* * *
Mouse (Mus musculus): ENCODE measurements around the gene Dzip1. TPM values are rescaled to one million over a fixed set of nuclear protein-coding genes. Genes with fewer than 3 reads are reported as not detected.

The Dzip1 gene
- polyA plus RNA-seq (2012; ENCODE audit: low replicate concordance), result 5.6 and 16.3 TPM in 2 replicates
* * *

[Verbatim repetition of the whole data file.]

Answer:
Mouse (Mus musculus): ENCODE measurements around the gene Dzip1. TPM values are rescaled to one million over a fixed set of nuclear protein-coding genes. Genes with fewer than 3 reads are reported as not detected.

The Dzip1 gene
- polyA plus RNA-seq (2012; ENCODE audit: low replicate concordance), result 5.6 and 16.3 TPM in 2 replicates